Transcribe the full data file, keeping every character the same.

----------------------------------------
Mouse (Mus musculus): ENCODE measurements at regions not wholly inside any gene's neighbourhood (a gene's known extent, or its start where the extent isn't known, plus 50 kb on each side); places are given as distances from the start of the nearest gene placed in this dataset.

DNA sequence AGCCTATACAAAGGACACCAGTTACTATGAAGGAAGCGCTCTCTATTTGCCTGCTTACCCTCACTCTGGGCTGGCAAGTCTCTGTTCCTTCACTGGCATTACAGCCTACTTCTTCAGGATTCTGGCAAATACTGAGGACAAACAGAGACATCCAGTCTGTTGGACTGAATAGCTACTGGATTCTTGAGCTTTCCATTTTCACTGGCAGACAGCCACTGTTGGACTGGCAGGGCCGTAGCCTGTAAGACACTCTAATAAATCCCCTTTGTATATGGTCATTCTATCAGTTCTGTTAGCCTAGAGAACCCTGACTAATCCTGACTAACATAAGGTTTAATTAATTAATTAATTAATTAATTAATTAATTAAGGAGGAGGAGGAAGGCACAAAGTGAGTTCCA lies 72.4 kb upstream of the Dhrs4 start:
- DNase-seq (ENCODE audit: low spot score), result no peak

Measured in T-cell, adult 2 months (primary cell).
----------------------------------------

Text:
Mouse (Mus musculus): ENCODE measurements at regions not wholly inside any gene's neighbourhood (a gene's known extent, or its start where the extent isn't known, plus 50 kb on each side); places are given as distances from the start of the nearest gene placed in this dataset.

DNA sequence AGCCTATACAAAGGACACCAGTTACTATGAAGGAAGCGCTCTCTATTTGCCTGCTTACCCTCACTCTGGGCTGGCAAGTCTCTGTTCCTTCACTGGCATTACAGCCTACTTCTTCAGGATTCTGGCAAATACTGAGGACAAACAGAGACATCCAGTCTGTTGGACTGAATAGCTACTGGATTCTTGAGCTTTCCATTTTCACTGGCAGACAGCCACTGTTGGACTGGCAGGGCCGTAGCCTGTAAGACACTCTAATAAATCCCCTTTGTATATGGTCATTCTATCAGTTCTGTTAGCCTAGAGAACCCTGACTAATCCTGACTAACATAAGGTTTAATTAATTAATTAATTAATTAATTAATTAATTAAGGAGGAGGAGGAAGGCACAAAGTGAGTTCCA lies 72.4 kb upstream of the Dhrs4 start:
- DNase-seq (ENCODE audit: low spot score), result no peak

Measured in T-cell, adult 2 months (primary cell).